Etymology
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coerce (v.)

mid-15c., cohercen, "restrain or constrain by force of law or authority," from Old French cohercier, from Latin coercere "to control, restrain, shut up together," from assimilated form of com- "together" (see co-) + arcere "to enclose, confine, contain, ward off," from PIE *ark- "to hold, contain, guard" (see arcane). The unetymological -h- was perhaps by influence of cohere. Related: Coerced; coercing. No record of the word between late 15c. and mid-17c.; its reappearance 1650s is perhaps a back-formation from coercion.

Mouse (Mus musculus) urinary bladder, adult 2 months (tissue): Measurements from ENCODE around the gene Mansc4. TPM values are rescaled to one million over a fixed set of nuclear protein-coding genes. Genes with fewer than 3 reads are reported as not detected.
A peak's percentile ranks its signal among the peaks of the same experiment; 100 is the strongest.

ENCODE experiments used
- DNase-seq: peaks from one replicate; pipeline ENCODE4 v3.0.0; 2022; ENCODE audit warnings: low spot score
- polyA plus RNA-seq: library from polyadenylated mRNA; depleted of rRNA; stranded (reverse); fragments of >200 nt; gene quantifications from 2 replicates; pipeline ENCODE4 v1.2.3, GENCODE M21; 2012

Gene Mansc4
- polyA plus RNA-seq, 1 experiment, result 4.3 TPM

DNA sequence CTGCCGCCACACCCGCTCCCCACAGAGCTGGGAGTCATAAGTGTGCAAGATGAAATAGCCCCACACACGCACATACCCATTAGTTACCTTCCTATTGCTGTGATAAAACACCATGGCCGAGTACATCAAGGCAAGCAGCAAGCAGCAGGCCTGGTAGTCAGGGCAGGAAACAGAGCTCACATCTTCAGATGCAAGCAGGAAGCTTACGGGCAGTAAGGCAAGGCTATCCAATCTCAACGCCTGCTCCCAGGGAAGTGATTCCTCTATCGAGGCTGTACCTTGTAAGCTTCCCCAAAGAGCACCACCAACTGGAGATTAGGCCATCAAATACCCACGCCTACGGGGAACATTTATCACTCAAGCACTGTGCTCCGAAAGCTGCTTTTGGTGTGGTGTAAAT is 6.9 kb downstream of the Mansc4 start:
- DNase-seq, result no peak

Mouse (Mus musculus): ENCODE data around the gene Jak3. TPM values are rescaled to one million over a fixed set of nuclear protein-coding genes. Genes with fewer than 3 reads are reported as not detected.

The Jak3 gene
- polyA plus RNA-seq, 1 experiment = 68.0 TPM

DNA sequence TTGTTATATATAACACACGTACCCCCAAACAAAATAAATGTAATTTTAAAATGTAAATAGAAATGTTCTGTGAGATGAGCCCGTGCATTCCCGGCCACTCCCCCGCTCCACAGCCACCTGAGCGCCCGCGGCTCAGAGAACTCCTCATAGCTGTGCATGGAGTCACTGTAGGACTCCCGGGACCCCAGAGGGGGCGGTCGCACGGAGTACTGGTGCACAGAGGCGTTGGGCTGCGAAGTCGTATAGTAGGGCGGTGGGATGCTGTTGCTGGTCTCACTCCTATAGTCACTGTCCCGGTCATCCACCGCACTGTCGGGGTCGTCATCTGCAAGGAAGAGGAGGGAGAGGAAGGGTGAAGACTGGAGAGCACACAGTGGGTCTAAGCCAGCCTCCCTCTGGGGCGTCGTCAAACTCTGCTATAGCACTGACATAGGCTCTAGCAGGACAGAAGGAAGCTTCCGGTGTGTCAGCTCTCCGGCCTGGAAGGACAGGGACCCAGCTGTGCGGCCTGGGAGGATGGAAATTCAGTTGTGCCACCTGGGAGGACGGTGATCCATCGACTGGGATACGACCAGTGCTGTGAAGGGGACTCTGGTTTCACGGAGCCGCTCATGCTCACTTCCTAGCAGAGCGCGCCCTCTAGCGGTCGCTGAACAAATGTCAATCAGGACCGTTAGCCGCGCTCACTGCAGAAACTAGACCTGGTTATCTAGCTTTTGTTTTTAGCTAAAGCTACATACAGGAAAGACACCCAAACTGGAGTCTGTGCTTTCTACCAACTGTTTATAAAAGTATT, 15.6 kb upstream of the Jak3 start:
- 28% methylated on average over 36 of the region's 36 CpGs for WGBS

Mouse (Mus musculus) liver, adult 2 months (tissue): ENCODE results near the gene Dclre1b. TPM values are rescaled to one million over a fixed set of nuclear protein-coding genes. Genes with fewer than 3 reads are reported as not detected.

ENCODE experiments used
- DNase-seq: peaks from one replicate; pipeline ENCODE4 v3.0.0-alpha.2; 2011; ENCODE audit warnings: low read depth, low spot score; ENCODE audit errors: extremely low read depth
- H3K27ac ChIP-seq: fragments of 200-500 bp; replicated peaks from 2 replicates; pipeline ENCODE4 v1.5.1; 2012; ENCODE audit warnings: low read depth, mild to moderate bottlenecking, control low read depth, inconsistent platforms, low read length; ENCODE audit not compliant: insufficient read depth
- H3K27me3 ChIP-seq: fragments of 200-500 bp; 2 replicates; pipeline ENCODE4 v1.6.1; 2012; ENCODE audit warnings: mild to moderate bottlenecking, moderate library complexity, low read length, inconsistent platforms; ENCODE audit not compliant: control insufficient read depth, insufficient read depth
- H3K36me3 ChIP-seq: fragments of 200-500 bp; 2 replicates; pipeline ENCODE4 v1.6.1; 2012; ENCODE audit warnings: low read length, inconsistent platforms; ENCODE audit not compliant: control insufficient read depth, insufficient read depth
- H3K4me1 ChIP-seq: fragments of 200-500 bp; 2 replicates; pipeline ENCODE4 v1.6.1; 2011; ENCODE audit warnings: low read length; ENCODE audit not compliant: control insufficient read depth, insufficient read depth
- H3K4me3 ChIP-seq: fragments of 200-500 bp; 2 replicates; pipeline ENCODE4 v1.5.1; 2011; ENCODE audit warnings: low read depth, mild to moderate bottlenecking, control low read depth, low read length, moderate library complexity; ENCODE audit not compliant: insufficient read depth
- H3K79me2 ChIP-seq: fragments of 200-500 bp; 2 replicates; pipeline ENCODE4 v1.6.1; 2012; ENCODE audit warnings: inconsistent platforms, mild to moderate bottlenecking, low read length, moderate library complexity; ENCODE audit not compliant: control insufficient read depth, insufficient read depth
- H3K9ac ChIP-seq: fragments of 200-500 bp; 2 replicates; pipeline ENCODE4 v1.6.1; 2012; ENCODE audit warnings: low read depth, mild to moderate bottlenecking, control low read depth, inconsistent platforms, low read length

updated on January 10, 2018

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Definitions of coerce from WordNet

coerce (v.)
to cause to do through pressure or necessity, by physical, moral or intellectual means;
Synonyms: hale / squeeze / pressure / force
From wordnet.princeton.edu, not affiliated with etymonline.